Unemployed New Yorkers with disabilities can receive intensive vocational training through a program called ACCES-VR. But a state auditor’s audit found fault with the speed and accuracy of a program designed to help people who so often live in poverty.
The State Comptroller said the Supported Employment Program was taking too long to develop programs that were too general and didn’t produce good work results for those who all too often face chronic unemployment or underemployment.
But the New York State Department of Education, which oversees ACCES-VR, said the auditor looked at the wrong measures to judge.
State education officials also pointed out that the auditor’s review period covered the early months of the COVID-19 pandemic, when unemployment spiked for everyone, which isn’t a fair measure of success. The Comptroller’s review covered the period from April 2017 to December 2020.
People with disabilities across the country struggle to find employment that pays a living wage, with unemployment rates consistently more than double the average. People with disabilities often live on poverty wages when they find employment.
“Can this program be improved? Absolutely,” said Andrew J. Karhan, director of workforce development for the disabled and New York State Policy and Legislative Initiatives at Cornell University’s Industrial and Labor Relations School. “I would say that about any agency that touches people with disabilities.”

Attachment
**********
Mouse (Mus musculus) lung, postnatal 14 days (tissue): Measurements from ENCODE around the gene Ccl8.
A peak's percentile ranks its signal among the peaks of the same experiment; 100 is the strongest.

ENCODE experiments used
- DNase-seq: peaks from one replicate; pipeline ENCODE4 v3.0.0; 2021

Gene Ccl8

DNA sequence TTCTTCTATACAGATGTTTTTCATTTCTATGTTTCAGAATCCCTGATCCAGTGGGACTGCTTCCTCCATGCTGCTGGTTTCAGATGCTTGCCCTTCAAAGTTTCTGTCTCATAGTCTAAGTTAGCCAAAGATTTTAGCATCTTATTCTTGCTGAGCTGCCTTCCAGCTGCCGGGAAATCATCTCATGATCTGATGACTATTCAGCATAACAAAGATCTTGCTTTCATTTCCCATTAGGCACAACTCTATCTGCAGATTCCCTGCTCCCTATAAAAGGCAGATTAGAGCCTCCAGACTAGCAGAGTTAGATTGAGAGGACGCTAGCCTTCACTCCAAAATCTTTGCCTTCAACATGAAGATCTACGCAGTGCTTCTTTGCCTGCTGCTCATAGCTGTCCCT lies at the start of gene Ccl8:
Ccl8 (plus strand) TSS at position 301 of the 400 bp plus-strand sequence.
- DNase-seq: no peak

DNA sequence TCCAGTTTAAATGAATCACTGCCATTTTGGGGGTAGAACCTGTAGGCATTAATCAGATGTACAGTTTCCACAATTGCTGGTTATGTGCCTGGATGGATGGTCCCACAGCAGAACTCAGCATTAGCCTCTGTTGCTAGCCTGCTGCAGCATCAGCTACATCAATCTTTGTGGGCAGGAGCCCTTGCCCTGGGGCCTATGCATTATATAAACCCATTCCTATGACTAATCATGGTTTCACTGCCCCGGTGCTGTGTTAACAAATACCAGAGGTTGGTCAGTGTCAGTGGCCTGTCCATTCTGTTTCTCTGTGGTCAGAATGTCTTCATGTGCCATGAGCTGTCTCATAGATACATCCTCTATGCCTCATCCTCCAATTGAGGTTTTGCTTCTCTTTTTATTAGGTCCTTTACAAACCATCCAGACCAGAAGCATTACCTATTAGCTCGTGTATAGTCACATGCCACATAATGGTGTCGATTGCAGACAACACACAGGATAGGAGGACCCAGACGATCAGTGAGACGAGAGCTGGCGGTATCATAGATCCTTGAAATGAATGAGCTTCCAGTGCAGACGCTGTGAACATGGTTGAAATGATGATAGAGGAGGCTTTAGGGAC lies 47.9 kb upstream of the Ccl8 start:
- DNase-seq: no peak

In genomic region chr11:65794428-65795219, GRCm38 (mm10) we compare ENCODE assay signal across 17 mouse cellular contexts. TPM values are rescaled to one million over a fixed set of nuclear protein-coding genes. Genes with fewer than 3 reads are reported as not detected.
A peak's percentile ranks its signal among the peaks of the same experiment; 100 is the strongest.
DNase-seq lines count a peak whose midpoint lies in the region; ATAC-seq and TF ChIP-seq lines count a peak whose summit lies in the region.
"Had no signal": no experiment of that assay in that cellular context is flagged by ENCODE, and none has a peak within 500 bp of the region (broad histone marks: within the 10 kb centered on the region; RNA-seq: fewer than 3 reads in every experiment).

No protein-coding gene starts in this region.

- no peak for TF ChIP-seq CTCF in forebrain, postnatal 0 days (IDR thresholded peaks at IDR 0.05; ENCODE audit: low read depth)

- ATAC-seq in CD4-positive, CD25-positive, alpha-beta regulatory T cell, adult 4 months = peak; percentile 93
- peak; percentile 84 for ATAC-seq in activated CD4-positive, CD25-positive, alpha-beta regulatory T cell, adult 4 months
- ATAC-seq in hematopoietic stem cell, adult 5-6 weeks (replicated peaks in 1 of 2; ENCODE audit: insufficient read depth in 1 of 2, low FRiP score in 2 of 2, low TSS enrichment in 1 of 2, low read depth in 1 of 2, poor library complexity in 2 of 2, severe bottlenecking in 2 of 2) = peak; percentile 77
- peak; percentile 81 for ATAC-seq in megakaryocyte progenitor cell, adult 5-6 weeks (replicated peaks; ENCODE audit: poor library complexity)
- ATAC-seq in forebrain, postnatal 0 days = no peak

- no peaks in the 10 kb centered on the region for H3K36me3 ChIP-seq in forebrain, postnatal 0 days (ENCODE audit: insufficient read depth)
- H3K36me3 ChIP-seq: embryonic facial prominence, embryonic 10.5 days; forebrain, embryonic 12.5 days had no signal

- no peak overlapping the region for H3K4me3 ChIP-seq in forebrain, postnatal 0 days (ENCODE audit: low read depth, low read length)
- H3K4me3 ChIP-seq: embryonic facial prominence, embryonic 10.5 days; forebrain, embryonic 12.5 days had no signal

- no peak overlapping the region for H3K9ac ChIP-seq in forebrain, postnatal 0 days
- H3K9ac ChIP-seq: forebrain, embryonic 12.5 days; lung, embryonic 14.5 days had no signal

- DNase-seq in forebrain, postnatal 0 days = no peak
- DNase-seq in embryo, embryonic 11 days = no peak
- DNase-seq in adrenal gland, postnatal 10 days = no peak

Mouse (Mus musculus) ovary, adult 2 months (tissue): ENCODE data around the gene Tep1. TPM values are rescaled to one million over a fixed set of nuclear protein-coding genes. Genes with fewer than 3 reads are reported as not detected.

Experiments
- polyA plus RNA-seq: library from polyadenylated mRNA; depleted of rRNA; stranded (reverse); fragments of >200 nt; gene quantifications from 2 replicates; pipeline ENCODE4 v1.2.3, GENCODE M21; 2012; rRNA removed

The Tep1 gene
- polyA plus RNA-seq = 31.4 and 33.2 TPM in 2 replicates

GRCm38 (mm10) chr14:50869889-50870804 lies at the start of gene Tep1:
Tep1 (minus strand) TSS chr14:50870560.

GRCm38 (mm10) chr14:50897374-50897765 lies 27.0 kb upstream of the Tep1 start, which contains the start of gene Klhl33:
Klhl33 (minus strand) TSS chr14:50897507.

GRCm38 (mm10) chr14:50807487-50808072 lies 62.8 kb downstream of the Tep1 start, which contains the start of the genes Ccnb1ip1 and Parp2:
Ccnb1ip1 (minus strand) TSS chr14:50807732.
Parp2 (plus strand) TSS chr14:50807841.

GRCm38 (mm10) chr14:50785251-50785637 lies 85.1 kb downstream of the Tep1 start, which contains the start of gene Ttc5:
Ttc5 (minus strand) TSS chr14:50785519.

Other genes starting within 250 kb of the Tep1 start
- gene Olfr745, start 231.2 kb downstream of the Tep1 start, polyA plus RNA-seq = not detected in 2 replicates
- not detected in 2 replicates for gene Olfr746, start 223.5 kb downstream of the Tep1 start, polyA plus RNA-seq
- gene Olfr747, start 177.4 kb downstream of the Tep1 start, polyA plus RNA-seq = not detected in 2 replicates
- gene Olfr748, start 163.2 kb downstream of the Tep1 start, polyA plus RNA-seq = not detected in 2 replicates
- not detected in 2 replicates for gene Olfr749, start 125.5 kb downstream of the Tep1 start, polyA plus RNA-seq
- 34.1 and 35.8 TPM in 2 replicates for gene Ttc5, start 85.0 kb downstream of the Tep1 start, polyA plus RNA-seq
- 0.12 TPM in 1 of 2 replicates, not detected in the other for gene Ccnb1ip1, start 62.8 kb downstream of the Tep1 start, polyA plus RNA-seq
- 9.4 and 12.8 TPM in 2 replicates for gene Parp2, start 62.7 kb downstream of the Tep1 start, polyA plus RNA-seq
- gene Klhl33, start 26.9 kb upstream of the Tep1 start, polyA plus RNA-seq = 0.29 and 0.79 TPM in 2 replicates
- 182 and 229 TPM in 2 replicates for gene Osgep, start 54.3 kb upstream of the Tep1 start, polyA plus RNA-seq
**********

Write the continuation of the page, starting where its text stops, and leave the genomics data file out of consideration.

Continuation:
Cornell offers training for VR consultants and works with some vendor agencies that support the program.
ACCES-VR stands for Adult Career and Continuing Education Services-Vocational Rehabilitation. The federally mandated program grew out of the Workforce Innovation Opportunity Act and is funded at the federal and state levels. The New York system is considered one of the most successful.
“New York is a shining example of them investing consultants and agency staff in the community,” said Karhan. There is a complex system of support services for people with different abilities and needs, he said. “It’s a small population of people that VR is designed to serve.”
Karhan called the timing of the auditor’s report, which covers the start of the 2020 COVID shutdown, “unfortunate”.
“Every VR agency in the country has similar stats during this period,” he said.
People with disabilities may also have been reluctant to pursue personal pursuits, said Carlos Martinez, executive director of BRIDGES. “In a way, that’s understandable. A big factor is fear.”
BRIDGES is a non-profit organization that serves as Rockland County’s independent residential center and contracts with ACCES-VR to provide training and support.
State Comptroller Tom DiNapoli acknowledged the difficulties in general and particularly during COVID for people with disabilities seeking employment.
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“People with disabilities often face major obstacles when it comes to finding and keeping the jobs they want, and the pandemic has only made things more difficult,” DiNapoli said. But he said the state Department of Education must “monitor progress and significant delays in the implementation of individual plans to meet participants’ employment goals.”